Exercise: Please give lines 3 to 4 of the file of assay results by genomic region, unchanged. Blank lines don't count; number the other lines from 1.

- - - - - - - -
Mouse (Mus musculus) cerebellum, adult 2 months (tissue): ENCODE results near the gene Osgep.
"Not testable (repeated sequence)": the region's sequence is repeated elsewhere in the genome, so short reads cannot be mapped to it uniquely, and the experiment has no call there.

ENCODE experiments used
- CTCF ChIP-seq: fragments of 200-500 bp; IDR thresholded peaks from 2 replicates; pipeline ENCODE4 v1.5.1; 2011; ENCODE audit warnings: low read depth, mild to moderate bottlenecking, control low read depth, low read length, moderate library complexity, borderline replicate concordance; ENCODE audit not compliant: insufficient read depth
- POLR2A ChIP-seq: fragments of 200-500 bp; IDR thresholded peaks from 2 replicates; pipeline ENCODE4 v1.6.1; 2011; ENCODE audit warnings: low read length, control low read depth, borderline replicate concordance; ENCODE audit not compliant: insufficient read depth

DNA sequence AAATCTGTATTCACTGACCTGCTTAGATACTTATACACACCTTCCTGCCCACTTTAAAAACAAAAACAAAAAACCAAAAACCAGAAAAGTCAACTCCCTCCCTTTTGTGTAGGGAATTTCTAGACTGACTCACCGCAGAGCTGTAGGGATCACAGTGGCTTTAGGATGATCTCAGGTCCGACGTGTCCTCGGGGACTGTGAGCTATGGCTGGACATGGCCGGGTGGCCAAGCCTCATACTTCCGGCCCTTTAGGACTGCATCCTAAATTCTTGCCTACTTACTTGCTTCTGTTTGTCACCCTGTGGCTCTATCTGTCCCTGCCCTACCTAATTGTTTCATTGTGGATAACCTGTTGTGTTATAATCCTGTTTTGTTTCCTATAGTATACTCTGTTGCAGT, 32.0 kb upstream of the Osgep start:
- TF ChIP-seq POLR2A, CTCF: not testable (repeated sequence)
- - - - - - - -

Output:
ENCODE experiments used
- CTCF ChIP-seq: fragments of 200-500 bp; IDR thresholded peaks from 2 replicates; pipeline ENCODE4 v1.5.1; 2011; ENCODE audit warnings: low read depth, mild to moderate bottlenecking, control low read depth, low read length, moderate library complexity, borderline replicate concordance; ENCODE audit not compliant: insufficient read depth